House committees subpoena FBI agent Strzok to testify in public

House committees subpoena FBI agent Strzok to testify in public
© Greg Nash

Two powerful House committees issued a subpoena for FBI counterintelligence agent Peter Strzok to testify publicly at a joint hearing slated for next week.

It was not immediately clear whether Strzok will comply with the order issued by the Judiciary Committee and the Oversight and Government Reform Committee. The committees issued their subpoena for 10 a.m. on July 10.

In a letter to the Judiciary panel earlier this week, Strzok's lawyer accused the committee of selectively leaking portions of a closed-door interview Strzok provided last week and called the standing invitation to testify publicly a "trap."

"Having sharpened their knives behind closed doors, the committee would now like to drag back Special Agent Strzok and have him testify in public — a request that we originally made and the committee denied," Aitan Goelman said, according to CNN. "What's being asked of Special Agent Strzok is to participate in what anyone can recognize as a trap."

Strzok has been a target for House Republicans ever since a series of text messages critical of President TrumpDonald John TrumpGrassley: Dems 'withheld information' on new Kavanaugh allegation Health advocates decry funding transfer over migrant children Groups plan mass walkout in support of Kavanaugh accuser MORE that he sent during the 2016 presidential race became public.

Lawmakers grilled Strzok for 11 hours last week, a grueling session during which Strzok defended himself from allegations of bias. He also characterized the text messages as private remarks exchanged in the course of an intimate relationship.

Strzok told investigators that he regretted the messages to FBI lawyer Lisa Page, with whom he was having an affair.

House lawmakers in the room said he repeatedly denied showing political favoritism to former Secretary of State Hillary ClintonHillary Diane Rodham ClintonGraham: There's a 'bureaucratic coup' taking place against Trump Fox News poll shows Dems with edge ahead of midterms Poll: Democrats in position to retake the House MORE over Trump in 2016, a time when the FBI was juggling investigations related to both presidential candidates.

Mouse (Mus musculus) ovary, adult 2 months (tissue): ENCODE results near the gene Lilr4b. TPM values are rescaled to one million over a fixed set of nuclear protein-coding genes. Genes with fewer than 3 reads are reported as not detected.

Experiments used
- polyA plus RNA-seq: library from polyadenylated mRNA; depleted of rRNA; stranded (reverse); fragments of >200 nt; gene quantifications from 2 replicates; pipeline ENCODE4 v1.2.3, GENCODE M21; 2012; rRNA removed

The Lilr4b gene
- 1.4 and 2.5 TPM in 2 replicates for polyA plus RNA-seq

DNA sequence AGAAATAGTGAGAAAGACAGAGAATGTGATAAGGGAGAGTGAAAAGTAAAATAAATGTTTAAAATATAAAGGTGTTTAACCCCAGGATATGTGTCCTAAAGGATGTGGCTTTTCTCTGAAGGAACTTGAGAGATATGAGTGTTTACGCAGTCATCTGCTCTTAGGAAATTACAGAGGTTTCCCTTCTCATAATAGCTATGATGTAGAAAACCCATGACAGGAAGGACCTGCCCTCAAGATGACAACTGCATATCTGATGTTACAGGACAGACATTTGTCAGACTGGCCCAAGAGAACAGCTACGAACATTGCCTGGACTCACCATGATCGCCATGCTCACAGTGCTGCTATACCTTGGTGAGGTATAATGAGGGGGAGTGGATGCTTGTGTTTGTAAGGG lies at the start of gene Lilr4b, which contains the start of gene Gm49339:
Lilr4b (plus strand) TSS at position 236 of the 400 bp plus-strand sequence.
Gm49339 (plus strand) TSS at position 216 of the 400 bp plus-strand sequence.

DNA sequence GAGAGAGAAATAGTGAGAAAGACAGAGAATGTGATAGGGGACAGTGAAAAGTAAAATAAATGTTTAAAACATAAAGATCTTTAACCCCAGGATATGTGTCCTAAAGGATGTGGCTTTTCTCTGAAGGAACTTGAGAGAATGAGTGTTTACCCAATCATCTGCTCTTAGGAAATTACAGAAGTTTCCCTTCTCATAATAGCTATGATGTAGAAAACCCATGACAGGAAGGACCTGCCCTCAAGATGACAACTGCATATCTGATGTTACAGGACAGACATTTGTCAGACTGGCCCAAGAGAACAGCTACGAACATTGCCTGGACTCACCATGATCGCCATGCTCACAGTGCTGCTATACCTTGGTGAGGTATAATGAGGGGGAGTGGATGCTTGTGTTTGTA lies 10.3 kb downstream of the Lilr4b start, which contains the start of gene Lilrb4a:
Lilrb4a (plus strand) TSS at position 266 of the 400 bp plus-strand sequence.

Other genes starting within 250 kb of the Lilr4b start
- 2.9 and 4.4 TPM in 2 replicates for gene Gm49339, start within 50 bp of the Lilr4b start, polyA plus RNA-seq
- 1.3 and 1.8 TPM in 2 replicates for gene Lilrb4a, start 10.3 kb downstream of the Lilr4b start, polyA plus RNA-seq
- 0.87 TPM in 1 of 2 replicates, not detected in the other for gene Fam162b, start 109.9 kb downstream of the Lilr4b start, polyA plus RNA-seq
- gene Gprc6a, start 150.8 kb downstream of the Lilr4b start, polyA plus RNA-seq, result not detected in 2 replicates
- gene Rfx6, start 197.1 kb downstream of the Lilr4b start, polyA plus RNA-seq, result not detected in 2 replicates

Following last week's interview, House conservatives suggested that they had learned new information connected to the FBI’s handling of investigations during the 2016 election. They provided no evidence or specifics to substantiate their claims.

Democrats who attended the session described it as a partisan witch hunt intended to dig up possible ammunition to use against special counsel Robert MuellerRobert Swan MuellerSasse: US should applaud choice of Mueller to lead Russia probe MORE's Russia probe. Rep. Jamie RaskinJamin (Jamie) Ben RaskinDems seek probe into EPA head’s meetings with former clients Hillicon Valley: Trump tries to quell Russia furor | Sparks fly at hearing on social media | First House Republican backs net neutrality bill | Meet the DNC's cyber guru | Sinclair defiant after merger setback Sparks fly at hearing on anti-conservative bias in tech MORE (D-Md.) called it a “monumental waste of time,” and Rep. Gerry ConnollyGerald (Gerry) Edward ConnollyDem on Puerto Rico and Trump: ‘God only knows’ what he'd consider a failure Congress losing faith in Nobel Prize winner Aung San Suu Kyi Virginia reps urge Trump to declare federal emergency ahead of Hurricane Florence MORE (D-Va.) called it a “farce.”

Earlier this week Goelman accused the committee of "playing political games [and] violating our trust and its own rules."

He wrote that "it no longer makes sense for us to keep playing along" and that Strzok "is willing to testify again, and he is willing to testify publicly."

"He might even be willing to testify publicly before this committee," Goelman wrote. "But not under conditions that are so obviously designed to embarrass and a trap an honorable man who has spent 25 years serving his country in the military and in law enforcement."

Strzok, who was escorted from the FBI in what is believed to be a precursor to dismissal, is at the center of what Trump and his congressional allies see as a conspiracy within the Department of Justice to undermine his candidacy. They say Strzok’s texts with Page are clear evidence of anti-Trump bias, and they argue this may have influenced the FBI’s probes, given Strzok's central role in both the Clinton and Russia investigations.

A 500-page report from Justice Department Inspector General Michael Horowitz heavily criticized Strzok, finding that he displayed a “biased state of mind” during a critical phase of the Clinton investigation, but that no decision made during the course of the probe was a result of bias or improper influence.

In perhaps the most explosive revelation in the report, Strzok told Page “We’ll stop it” after being asked, “[Trump’s] not ever going to become president, right? Right?!”

Mueller removed Strzok from his team when Horowitz alerted him about the texts with Page.